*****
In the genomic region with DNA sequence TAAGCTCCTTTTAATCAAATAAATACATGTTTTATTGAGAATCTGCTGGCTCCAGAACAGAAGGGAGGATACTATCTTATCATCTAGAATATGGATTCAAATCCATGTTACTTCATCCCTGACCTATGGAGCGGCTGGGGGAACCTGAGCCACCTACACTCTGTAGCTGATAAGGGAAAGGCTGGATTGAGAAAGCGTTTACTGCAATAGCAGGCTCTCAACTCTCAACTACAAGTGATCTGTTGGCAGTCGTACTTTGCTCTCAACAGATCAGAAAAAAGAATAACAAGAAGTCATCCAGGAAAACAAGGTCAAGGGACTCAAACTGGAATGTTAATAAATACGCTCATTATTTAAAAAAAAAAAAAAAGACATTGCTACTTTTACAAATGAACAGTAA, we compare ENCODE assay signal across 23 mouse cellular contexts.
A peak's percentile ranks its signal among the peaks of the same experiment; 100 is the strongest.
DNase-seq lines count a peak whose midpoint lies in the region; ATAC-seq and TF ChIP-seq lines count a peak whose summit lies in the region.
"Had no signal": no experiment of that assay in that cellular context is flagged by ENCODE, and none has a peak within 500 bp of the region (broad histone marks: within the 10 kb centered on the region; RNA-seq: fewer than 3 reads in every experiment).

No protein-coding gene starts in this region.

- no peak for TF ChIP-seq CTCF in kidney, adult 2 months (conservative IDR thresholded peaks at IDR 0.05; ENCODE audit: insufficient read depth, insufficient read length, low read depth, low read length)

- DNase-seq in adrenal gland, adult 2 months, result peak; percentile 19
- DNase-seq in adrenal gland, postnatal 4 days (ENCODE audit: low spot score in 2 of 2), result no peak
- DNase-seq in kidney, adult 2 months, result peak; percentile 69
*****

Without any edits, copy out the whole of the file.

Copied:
In the genomic region with DNA sequence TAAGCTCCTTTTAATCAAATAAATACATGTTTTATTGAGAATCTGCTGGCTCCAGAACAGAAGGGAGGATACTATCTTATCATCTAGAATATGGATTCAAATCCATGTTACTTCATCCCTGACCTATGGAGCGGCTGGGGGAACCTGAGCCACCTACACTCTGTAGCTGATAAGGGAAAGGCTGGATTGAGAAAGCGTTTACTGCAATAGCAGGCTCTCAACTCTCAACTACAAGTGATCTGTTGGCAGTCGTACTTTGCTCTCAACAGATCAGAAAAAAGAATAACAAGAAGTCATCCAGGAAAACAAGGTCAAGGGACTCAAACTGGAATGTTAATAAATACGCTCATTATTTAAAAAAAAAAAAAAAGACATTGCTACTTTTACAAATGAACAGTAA, we compare ENCODE assay signal across 23 mouse cellular contexts.
A peak's percentile ranks its signal among the peaks of the same experiment; 100 is the strongest.
DNase-seq lines count a peak whose midpoint lies in the region; ATAC-seq and TF ChIP-seq lines count a peak whose summit lies in the region.
"Had no signal": no experiment of that assay in that cellular context is flagged by ENCODE, and none has a peak within 500 bp of the region (broad histone marks: within the 10 kb centered on the region; RNA-seq: fewer than 3 reads in every experiment).

No protein-coding gene starts in this region.

- no peak for TF ChIP-seq CTCF in kidney, adult 2 months (conservative IDR thresholded peaks at IDR 0.05; ENCODE audit: insufficient read depth, insufficient read length, low read depth, low read length)

- DNase-seq in adrenal gland, adult 2 months, result peak; percentile 19
- DNase-seq in adrenal gland, postnatal 4 days (ENCODE audit: low spot score in 2 of 2), result no peak
- DNase-seq in kidney, adult 2 months, result peak; percentile 69